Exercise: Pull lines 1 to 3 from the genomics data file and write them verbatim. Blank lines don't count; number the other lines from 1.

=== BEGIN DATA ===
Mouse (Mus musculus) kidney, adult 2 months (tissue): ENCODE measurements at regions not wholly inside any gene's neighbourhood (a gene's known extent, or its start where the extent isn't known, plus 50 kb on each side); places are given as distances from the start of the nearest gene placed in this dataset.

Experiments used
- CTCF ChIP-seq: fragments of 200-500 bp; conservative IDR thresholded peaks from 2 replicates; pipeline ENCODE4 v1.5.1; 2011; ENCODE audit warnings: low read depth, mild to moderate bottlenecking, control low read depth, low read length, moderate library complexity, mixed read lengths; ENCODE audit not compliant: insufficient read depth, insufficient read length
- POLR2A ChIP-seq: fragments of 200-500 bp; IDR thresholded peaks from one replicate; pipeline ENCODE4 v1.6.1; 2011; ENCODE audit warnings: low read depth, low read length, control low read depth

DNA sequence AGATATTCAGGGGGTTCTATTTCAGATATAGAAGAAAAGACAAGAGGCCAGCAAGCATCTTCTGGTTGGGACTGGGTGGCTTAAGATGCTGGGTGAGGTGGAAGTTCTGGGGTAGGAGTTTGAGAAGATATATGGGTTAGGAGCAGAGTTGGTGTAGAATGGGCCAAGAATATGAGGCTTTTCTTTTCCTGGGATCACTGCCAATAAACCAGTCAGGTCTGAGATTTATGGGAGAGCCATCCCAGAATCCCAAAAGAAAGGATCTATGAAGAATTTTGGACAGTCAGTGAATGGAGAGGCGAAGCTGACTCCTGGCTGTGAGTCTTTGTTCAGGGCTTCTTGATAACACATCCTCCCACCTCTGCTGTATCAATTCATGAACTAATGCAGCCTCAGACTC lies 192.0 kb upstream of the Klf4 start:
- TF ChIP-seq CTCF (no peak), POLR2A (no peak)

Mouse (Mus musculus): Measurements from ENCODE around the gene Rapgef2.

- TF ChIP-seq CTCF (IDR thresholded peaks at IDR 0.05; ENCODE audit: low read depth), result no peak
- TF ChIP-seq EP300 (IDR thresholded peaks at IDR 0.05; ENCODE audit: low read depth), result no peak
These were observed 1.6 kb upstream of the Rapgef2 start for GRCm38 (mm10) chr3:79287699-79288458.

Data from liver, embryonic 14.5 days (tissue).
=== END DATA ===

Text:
Mouse (Mus musculus) kidney, adult 2 months (tissue): ENCODE measurements at regions not wholly inside any gene's neighbourhood (a gene's known extent, or its start where the extent isn't known, plus 50 kb on each side); places are given as distances from the start of the nearest gene placed in this dataset.

Experiments used
- CTCF ChIP-seq: fragments of 200-500 bp; conservative IDR thresholded peaks from 2 replicates; pipeline ENCODE4 v1.5.1; 2011; ENCODE audit warnings: low read depth, mild to moderate bottlenecking, control low read depth, low read length, moderate library complexity, mixed read lengths; ENCODE audit not compliant: insufficient read depth, insufficient read length